The Marsh mystery
An Ian McEwan-reading young chinaman bowler with two wrong'uns in his repertoire, who was rumoured to be perfecting a new delivery, magically tripped up a handful of batsmen at state level many summers ago. He had ex-Test legends for admirers. "My ambition," he said, "is the same as any cricketer… I want to play for Australia one day." After a forgettable afternoon against a touring side this chinaman bowler, this Dolman, disappeared, then two seasons later a glasses-wearing loan officer, Clifford, was acclaimed a Test batsman in the making, and an Ashes squad announcement was imminent. "I suppose," Clifford said, "I'm in with a chance. It would be good, for sure…"
The cricketer who dazzles early, not quite enough to get picked, and fades is an elusive, always wondering sub-branch of cricketer. Had only they been picked, might things have panned out brighter? They do not themselves know, and the thought can dog them. Sometimes the fade-out that happened was instant, total. Or it could have been a gradual dulling. Either way, the not knowing is theirs for life. We tend to assume that whatever small thing prevented them doing enough to get picked would also have inhibited them at the higher level for which they were striving. We don't, though, know this, no more than they do. But one player's still-active cricketing life gives us a half-open window.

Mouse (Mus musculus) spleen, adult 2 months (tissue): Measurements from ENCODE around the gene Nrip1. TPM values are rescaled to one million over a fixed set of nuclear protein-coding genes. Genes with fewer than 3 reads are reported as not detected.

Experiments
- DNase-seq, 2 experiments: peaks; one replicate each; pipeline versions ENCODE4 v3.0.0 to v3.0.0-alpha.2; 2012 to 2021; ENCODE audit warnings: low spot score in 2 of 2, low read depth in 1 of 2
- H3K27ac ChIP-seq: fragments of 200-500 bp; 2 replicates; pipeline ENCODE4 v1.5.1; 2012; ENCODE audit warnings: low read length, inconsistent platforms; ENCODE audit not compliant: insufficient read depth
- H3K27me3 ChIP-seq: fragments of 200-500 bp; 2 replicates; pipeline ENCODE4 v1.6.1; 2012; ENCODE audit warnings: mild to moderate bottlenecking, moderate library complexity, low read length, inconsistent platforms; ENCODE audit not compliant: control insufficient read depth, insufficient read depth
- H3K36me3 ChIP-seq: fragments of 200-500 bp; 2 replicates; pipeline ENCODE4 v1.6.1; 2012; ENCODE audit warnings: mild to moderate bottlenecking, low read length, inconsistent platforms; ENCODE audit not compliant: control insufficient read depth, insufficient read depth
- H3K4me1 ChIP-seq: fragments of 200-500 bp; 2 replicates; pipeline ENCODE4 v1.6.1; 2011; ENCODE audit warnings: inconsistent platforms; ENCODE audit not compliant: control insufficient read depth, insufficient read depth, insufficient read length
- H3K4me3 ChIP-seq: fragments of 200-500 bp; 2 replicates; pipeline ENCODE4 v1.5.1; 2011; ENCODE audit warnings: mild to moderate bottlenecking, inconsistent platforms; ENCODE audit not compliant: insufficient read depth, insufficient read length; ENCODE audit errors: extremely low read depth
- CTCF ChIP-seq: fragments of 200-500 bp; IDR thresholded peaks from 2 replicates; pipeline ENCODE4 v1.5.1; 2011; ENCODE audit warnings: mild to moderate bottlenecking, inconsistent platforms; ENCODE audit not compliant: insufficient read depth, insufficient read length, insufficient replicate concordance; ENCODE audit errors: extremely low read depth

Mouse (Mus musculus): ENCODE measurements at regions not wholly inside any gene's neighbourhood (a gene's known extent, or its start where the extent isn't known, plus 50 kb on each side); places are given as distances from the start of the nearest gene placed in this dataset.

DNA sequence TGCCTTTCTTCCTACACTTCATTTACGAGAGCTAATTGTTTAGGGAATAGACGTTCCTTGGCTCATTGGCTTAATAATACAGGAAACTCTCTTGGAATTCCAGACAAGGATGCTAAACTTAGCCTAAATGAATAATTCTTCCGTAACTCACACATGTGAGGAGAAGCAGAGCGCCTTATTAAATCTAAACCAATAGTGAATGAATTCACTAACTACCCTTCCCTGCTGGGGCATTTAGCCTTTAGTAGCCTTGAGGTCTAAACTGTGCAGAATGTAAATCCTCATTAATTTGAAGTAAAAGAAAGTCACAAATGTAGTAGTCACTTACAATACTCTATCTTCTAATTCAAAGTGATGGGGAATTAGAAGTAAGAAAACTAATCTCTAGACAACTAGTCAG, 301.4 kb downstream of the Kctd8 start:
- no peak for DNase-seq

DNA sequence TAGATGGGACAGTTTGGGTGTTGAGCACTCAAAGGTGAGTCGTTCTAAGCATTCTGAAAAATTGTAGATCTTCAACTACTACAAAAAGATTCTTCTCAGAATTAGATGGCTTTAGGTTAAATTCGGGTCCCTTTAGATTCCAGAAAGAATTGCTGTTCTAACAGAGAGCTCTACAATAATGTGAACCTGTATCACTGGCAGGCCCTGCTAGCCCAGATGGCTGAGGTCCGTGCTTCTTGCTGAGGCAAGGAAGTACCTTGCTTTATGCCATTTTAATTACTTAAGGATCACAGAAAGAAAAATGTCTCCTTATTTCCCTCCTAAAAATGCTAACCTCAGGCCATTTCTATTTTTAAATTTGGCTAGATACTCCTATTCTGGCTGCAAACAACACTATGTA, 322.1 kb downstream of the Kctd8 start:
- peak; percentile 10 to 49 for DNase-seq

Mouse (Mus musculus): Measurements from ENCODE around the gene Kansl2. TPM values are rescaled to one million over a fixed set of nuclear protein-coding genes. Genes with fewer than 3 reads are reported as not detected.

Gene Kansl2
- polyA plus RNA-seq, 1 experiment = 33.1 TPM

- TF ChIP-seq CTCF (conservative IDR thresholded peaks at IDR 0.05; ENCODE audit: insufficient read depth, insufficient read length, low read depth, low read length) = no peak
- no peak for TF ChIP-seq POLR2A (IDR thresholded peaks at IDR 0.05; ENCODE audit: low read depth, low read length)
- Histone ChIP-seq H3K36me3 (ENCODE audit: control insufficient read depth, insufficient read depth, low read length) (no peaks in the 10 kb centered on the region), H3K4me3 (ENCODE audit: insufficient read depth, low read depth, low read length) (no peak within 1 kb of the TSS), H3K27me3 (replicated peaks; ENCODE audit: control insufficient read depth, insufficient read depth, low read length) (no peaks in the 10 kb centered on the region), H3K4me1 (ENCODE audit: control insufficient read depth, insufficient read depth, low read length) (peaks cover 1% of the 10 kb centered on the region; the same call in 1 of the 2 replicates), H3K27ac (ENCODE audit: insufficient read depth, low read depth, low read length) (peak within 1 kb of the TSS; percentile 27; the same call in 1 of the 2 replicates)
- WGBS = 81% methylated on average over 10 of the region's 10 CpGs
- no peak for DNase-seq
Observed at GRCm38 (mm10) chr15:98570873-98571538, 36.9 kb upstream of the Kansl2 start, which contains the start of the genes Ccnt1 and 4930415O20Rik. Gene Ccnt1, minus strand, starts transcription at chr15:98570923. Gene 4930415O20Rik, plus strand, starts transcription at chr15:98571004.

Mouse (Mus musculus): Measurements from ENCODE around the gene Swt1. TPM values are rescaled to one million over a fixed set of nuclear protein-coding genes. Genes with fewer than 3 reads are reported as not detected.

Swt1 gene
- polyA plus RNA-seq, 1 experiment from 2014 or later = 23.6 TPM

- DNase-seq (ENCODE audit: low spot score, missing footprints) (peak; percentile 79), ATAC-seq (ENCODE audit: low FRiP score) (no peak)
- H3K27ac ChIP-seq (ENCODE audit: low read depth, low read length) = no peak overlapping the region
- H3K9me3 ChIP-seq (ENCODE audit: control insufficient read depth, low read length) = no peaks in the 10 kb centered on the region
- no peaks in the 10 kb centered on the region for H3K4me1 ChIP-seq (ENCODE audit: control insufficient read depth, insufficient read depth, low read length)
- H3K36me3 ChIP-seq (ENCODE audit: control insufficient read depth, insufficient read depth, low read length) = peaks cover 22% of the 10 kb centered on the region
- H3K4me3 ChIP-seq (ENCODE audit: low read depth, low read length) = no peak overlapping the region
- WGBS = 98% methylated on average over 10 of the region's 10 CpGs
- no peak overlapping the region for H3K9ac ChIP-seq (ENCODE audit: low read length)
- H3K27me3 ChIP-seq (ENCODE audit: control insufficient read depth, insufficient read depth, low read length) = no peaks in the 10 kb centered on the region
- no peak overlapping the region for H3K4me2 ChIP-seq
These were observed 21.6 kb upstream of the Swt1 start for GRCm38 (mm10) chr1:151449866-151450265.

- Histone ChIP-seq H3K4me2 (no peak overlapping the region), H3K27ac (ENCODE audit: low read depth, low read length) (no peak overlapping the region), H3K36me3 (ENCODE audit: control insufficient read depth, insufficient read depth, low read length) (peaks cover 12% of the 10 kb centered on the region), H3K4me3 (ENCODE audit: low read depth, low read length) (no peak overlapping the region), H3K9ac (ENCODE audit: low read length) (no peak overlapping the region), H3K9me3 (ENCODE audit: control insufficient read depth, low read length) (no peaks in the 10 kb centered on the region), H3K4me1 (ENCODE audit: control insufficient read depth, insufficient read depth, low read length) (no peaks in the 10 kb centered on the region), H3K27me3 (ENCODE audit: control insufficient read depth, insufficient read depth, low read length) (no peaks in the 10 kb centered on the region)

Shaun Marsh completed his fourth Test series last week - "completed" in the sense that he was on the field, a small smile threatening to break out of his mouth, for captain Michael Clarke's victory speech in Cape Town, Marsh having ended the series out of the team after making 148, 44, 0 and 0 while he was in the team, scores that screech misprint, and scores characteristic of Marsh so far.